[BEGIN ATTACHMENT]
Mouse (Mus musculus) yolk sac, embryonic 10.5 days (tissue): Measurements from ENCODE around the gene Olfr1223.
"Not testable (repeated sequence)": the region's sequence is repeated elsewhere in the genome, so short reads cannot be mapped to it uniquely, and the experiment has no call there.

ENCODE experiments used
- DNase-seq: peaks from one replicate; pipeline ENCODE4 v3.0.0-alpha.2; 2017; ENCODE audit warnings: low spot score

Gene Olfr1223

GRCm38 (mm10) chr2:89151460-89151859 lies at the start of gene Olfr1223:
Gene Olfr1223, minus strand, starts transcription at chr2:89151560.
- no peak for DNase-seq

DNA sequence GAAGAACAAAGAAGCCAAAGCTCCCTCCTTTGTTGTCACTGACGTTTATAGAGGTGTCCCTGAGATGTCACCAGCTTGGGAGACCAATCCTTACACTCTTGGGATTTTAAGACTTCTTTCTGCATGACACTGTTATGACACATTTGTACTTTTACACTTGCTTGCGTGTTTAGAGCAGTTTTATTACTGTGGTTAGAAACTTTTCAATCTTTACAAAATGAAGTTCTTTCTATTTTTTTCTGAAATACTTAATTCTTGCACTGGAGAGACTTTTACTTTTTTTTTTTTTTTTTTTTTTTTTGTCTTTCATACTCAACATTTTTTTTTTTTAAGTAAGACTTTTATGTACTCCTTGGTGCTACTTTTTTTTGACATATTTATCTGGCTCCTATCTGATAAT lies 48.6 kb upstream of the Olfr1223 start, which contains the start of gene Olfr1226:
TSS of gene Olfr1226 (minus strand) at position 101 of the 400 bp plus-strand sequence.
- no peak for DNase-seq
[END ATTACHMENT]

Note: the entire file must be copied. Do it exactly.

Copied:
Mouse (Mus musculus) yolk sac, embryonic 10.5 days (tissue): Measurements from ENCODE around the gene Olfr1223.
"Not testable (repeated sequence)": the region's sequence is repeated elsewhere in the genome, so short reads cannot be mapped to it uniquely, and the experiment has no call there.

ENCODE experiments used
- DNase-seq: peaks from one replicate; pipeline ENCODE4 v3.0.0-alpha.2; 2017; ENCODE audit warnings: low spot score

Gene Olfr1223

GRCm38 (mm10) chr2:89151460-89151859 lies at the start of gene Olfr1223:
Gene Olfr1223, minus strand, starts transcription at chr2:89151560.
- no peak for DNase-seq

DNA sequence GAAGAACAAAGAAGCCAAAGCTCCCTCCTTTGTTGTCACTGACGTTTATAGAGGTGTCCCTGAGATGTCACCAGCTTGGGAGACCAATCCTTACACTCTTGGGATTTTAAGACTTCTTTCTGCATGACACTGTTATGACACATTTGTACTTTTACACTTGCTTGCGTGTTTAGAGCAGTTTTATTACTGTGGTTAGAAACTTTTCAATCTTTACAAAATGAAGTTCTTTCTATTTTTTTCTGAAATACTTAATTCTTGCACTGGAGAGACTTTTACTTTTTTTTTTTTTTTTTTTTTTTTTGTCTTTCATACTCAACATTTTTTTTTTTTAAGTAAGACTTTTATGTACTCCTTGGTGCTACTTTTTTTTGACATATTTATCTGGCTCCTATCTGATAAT lies 48.6 kb upstream of the Olfr1223 start, which contains the start of gene Olfr1226:
TSS of gene Olfr1226 (minus strand) at position 101 of the 400 bp plus-strand sequence.
- no peak for DNase-seq